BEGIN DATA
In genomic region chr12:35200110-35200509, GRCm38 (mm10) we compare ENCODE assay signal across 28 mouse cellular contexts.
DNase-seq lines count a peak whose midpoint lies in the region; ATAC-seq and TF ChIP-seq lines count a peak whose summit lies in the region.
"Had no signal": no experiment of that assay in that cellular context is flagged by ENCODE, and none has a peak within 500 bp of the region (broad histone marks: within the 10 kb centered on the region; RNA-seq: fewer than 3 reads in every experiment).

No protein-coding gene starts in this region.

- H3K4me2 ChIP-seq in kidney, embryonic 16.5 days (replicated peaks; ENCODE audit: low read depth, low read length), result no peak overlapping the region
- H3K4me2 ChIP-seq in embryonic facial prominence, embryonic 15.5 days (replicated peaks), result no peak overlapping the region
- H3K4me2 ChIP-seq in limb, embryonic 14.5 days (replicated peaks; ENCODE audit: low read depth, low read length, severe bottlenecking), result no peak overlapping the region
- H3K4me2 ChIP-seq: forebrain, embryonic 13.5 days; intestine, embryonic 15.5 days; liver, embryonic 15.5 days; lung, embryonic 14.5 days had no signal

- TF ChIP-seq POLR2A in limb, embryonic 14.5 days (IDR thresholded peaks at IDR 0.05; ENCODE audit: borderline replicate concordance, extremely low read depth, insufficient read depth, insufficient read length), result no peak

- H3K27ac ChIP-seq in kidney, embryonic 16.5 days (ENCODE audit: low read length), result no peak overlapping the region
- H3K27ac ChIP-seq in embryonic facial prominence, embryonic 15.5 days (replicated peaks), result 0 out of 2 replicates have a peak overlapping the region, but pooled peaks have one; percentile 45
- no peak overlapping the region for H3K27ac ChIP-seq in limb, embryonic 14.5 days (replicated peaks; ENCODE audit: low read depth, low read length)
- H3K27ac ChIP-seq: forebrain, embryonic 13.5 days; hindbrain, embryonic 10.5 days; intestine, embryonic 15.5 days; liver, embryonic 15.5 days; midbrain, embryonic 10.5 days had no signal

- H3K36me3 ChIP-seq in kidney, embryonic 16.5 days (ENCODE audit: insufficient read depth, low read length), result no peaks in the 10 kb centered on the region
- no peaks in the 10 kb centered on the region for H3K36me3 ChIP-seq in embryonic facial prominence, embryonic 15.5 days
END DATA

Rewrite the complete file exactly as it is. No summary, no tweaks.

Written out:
In genomic region chr12:35200110-35200509, GRCm38 (mm10) we compare ENCODE assay signal across 28 mouse cellular contexts.
DNase-seq lines count a peak whose midpoint lies in the region; ATAC-seq and TF ChIP-seq lines count a peak whose summit lies in the region.
"Had no signal": no experiment of that assay in that cellular context is flagged by ENCODE, and none has a peak within 500 bp of the region (broad histone marks: within the 10 kb centered on the region; RNA-seq: fewer than 3 reads in every experiment).

No protein-coding gene starts in this region.

- H3K4me2 ChIP-seq in kidney, embryonic 16.5 days (replicated peaks; ENCODE audit: low read depth, low read length), result no peak overlapping the region
- H3K4me2 ChIP-seq in embryonic facial prominence, embryonic 15.5 days (replicated peaks), result no peak overlapping the region
- H3K4me2 ChIP-seq in limb, embryonic 14.5 days (replicated peaks; ENCODE audit: low read depth, low read length, severe bottlenecking), result no peak overlapping the region
- H3K4me2 ChIP-seq: forebrain, embryonic 13.5 days; intestine, embryonic 15.5 days; liver, embryonic 15.5 days; lung, embryonic 14.5 days had no signal

- TF ChIP-seq POLR2A in limb, embryonic 14.5 days (IDR thresholded peaks at IDR 0.05; ENCODE audit: borderline replicate concordance, extremely low read depth, insufficient read depth, insufficient read length), result no peak

- H3K27ac ChIP-seq in kidney, embryonic 16.5 days (ENCODE audit: low read length), result no peak overlapping the region
- H3K27ac ChIP-seq in embryonic facial prominence, embryonic 15.5 days (replicated peaks), result 0 out of 2 replicates have a peak overlapping the region, but pooled peaks have one; percentile 45
- no peak overlapping the region for H3K27ac ChIP-seq in limb, embryonic 14.5 days (replicated peaks; ENCODE audit: low read depth, low read length)
- H3K27ac ChIP-seq: forebrain, embryonic 13.5 days; hindbrain, embryonic 10.5 days; intestine, embryonic 15.5 days; liver, embryonic 15.5 days; midbrain, embryonic 10.5 days had no signal

- H3K36me3 ChIP-seq in kidney, embryonic 16.5 days (ENCODE audit: insufficient read depth, low read length), result no peaks in the 10 kb centered on the region
- no peaks in the 10 kb centered on the region for H3K36me3 ChIP-seq in embryonic facial prominence, embryonic 15.5 days